Sports minister Kiren Rijiju on Monday urged the World Anti-Doping Agency (WADA) to lift the suspension imposed on India’s National Dope Testing Laboratory (NDTL), saying it has taken “various corrective measures” prescribed by the global body.
Addressing a webinar on “anti-doping, nutritional and therapeutic requirement in sports,” Rijiju requested WADA chief Witold Banka, who was present in the virtual conference, to allow NDTL, which is suspended till January, to resume dope analysis as soon as possible.
“NDTL has taken various corrective measures prescribed by the WADA and we hope to resume dope analysis under the WADA guidelines,” Rijiju said.
“I am eagerly looking forward to you and your team’s visit to India as and when the Covid-19 pandemic situation improves,” he said.
“I request you to consider the due representation of Indians in the committees and boards of the WADA to enable our scientists to share our sports science, forensic and anti-doping expertise,” Rijiju added.
“India stands firmly for fair and clean sports and integrity in sports. We are ready to contribute to WADA, NADOs (national anti-doping organisations) and RADOs (regional anti-doping organisations) in strengthening anti-doping activities.”
In July, WADA had extended the suspension of NDTL by six months citing non-conformation to international standards. The world anti-doping watchdog first suspended NDTL’s accreditation in August 2019 for six months.
The laboratory’s non-conformities pertain to the International Standard for Laboratories (ISL) identified during a WADA site visit, including its isotope ratio mass spectrometry – the analytical technique of choice for confirmation of prohibited substances.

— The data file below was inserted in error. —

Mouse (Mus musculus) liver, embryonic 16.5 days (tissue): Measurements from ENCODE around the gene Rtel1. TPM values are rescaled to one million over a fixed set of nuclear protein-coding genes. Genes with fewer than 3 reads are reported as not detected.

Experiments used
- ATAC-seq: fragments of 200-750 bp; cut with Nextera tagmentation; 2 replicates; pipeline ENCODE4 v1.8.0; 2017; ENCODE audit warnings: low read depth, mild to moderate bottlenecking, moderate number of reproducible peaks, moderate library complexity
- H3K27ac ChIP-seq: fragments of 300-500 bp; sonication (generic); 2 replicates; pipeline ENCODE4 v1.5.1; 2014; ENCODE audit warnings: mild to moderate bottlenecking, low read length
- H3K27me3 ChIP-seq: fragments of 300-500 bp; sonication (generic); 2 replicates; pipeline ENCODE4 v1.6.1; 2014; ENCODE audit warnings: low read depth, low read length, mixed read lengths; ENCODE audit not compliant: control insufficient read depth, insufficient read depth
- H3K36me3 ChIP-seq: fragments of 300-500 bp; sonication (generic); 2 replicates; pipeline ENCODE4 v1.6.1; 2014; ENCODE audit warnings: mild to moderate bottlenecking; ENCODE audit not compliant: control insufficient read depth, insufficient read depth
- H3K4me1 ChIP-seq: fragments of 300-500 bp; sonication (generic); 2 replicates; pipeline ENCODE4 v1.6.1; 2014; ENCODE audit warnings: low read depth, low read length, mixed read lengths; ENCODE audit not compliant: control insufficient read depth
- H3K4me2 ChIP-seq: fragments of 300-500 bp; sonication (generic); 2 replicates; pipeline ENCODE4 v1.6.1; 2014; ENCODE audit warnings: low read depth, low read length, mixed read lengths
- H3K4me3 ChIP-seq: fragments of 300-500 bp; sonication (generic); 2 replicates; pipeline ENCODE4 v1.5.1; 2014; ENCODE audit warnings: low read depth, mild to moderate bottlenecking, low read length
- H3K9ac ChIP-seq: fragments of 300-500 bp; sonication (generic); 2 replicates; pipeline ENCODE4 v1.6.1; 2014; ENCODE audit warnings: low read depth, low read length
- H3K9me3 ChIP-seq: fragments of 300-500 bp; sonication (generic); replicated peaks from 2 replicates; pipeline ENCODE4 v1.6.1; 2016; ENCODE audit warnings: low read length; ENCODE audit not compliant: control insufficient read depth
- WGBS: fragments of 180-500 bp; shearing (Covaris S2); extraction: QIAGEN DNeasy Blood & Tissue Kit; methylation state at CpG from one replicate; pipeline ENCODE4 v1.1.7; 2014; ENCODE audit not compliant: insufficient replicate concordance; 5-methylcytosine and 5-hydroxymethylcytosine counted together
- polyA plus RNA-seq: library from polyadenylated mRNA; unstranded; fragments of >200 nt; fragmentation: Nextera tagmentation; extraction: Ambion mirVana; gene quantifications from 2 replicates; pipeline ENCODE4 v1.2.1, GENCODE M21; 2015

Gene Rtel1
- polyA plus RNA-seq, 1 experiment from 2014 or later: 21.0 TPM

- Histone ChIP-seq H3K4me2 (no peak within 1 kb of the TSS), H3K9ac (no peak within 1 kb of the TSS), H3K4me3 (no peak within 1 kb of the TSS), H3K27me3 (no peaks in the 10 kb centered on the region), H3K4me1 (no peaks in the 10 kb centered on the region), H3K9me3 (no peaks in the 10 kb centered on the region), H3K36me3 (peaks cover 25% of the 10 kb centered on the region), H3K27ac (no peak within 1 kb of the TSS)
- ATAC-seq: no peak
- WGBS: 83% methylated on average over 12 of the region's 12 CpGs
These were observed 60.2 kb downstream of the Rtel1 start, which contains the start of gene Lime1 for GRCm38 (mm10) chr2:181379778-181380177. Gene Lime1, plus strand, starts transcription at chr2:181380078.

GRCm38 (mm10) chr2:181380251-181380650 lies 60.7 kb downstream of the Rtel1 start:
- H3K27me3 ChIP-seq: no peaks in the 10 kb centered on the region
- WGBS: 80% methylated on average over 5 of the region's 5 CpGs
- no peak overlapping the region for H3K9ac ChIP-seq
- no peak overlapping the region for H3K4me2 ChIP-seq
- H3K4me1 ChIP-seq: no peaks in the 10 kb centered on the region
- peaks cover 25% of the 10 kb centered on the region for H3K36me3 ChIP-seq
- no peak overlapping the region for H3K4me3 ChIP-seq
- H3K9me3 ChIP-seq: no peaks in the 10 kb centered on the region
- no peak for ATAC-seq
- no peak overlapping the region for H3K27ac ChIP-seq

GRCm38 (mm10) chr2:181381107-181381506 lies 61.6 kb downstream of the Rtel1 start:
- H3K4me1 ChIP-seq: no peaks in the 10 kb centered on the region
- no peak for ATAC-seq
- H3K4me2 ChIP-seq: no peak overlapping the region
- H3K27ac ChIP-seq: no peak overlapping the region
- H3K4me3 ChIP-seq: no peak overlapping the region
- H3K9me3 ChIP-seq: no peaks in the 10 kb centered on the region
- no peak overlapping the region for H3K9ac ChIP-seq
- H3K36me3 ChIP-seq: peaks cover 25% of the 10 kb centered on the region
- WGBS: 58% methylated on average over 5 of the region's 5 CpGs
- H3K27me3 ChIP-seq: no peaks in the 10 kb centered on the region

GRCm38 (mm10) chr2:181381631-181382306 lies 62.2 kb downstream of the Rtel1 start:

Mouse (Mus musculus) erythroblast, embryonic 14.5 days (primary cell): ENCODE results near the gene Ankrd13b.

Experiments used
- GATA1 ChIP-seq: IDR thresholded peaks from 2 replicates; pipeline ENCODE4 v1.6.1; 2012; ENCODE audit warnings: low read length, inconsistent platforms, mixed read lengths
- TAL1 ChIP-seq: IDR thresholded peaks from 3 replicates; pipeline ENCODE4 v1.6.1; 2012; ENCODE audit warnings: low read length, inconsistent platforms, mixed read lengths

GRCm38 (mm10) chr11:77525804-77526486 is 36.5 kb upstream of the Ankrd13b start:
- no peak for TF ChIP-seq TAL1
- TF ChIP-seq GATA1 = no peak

The suspension prohibits the NDTL from carrying out any anti-doping activities, including all analyses of urine and blood samples.
Currently, urine samples collected by the National Anti-Doping Agency are being sent primarily to the WADA-accredited lab in Doha.
Speaking before Rijiju, the WADA chief did not mention anything related to India or the NDTL’s suspension.
He mainly spoke about the status of dope sample collection worldwide during these difficult times due to the Covid-19 pandemic and governance reforms.
“Covid-19 has impacted global anti-doping activities in a big way. But at the same time, a lot has been achieved by WADA, the NADOs, including India’s NADA and our other partners,” Banka, a former sports minister of Poland, said.
“Dope testing has seen steady increase globally since April. By October, 21000 samples collected worldwide which is 80 per cent of a year ago. Of these samples, 85 per cent are out-of-competition.”
He urged the national anti-doping agencies, including NADA, to get ready for the 2021 World Anti-Doping Code and International Standards, which will come into force from January 1.
Banka also said WADA has been in the process of enacting governance reforms that will seek to increase the representation of athletes and national anti-doping organisations.
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